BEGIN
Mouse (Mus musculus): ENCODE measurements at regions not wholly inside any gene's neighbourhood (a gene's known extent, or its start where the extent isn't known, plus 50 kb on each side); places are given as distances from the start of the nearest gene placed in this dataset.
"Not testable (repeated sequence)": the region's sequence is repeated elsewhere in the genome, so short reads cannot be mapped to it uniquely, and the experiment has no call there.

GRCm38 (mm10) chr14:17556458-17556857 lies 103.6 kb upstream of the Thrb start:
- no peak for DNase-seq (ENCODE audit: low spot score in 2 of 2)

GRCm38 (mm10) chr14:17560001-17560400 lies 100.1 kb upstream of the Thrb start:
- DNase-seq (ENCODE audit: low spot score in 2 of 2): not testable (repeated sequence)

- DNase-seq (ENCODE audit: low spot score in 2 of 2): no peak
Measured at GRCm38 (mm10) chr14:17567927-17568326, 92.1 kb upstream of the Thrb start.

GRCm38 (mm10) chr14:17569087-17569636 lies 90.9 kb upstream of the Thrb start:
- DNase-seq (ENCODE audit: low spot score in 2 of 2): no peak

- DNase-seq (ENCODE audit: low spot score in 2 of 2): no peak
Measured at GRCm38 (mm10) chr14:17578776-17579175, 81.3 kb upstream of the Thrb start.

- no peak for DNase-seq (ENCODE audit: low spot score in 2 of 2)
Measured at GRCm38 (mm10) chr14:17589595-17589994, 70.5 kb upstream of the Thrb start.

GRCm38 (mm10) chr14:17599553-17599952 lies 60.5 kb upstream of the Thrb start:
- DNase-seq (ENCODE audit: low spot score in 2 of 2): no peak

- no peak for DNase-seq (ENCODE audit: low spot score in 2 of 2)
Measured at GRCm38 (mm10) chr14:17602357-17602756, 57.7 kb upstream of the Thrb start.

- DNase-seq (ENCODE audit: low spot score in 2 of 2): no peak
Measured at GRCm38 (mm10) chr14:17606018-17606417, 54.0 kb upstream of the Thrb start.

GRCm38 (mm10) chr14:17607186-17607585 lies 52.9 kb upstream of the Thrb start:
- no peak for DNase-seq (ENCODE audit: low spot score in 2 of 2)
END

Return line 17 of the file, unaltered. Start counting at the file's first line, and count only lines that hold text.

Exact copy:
- no peak for DNase-seq (ENCODE audit: low spot score in 2 of 2)